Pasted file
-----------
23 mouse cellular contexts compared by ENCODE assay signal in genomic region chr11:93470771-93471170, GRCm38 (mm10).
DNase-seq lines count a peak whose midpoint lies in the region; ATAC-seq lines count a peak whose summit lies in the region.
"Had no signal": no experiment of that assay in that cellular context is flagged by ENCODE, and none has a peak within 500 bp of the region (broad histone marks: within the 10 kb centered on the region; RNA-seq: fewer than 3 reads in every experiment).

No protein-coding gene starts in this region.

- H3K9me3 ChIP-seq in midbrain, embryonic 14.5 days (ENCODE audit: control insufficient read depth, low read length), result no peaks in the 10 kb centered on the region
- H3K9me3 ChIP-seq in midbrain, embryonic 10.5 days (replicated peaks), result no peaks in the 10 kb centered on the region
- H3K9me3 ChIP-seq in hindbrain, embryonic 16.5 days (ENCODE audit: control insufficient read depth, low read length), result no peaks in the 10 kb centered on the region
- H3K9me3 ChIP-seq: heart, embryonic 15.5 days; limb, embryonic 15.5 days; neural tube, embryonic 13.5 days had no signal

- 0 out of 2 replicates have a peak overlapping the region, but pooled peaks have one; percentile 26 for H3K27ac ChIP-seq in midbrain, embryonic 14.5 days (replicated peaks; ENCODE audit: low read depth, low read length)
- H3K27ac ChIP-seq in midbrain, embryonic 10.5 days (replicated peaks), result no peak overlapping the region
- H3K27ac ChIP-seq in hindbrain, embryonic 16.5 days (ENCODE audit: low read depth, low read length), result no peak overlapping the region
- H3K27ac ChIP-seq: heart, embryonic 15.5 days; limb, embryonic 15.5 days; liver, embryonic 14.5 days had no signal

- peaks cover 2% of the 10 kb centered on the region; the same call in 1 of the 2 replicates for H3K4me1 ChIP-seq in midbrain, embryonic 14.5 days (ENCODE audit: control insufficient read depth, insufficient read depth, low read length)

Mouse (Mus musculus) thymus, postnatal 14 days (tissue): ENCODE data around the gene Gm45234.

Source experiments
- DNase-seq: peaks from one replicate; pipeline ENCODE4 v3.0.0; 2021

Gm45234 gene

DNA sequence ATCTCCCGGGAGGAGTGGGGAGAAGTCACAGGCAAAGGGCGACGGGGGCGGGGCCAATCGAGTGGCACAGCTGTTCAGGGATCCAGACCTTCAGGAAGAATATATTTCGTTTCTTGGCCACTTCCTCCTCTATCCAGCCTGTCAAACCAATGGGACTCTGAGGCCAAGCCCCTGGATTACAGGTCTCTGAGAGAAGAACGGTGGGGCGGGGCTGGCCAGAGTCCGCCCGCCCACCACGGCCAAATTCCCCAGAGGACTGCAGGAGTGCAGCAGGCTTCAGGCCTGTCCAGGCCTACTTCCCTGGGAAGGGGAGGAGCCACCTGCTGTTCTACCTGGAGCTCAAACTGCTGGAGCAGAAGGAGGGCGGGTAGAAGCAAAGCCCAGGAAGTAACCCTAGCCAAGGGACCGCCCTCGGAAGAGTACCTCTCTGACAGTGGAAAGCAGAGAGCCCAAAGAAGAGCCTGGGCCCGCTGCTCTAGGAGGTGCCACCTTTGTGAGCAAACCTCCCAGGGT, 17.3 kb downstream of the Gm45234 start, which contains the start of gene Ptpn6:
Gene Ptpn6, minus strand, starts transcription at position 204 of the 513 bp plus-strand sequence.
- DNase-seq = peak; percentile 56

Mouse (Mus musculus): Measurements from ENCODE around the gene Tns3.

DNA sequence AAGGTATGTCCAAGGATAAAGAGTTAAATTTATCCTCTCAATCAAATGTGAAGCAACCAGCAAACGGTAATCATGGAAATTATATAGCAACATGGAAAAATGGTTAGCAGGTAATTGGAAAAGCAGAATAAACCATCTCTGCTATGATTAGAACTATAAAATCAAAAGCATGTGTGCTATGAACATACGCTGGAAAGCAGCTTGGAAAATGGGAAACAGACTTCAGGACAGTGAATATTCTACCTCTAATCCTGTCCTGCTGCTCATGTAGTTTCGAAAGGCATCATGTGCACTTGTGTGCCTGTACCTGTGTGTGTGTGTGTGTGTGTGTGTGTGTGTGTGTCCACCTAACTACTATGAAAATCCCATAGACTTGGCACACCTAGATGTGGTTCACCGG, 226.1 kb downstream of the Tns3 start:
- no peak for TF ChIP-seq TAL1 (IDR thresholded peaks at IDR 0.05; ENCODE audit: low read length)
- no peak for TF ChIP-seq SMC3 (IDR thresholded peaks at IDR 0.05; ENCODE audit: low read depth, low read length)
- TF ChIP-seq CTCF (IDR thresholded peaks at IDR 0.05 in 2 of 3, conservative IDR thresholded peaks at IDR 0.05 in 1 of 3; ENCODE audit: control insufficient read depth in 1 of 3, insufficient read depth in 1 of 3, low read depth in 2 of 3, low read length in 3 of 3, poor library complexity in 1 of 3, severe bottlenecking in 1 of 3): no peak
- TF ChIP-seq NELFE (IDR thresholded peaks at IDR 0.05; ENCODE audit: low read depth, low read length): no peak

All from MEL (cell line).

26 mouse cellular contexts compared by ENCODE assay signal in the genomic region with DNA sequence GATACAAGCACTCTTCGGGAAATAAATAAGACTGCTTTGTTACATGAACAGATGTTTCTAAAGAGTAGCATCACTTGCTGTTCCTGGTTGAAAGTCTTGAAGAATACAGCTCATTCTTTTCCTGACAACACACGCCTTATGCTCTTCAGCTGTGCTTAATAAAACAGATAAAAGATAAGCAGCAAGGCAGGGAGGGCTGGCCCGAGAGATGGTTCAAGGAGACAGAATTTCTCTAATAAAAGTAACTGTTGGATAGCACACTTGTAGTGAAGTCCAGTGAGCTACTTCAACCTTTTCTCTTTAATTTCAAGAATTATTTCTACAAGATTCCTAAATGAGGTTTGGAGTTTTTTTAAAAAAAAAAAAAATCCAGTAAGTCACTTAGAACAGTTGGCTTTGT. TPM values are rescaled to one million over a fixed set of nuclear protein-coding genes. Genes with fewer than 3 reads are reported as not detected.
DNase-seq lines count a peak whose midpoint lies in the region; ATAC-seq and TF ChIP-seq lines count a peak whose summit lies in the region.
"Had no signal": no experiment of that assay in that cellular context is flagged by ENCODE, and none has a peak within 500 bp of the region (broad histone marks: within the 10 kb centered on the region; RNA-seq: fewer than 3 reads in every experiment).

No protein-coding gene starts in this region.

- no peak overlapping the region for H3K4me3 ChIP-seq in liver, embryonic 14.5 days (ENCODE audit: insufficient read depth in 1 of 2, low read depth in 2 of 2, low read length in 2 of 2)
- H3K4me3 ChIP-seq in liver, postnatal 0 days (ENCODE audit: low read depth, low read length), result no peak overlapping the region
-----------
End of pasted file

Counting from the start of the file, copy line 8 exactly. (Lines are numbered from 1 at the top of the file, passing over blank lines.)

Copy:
- H3K9me3 ChIP-seq: heart, embryonic 15.5 days; limb, embryonic 15.5 days; neural tube, embryonic 13.5 days had no signal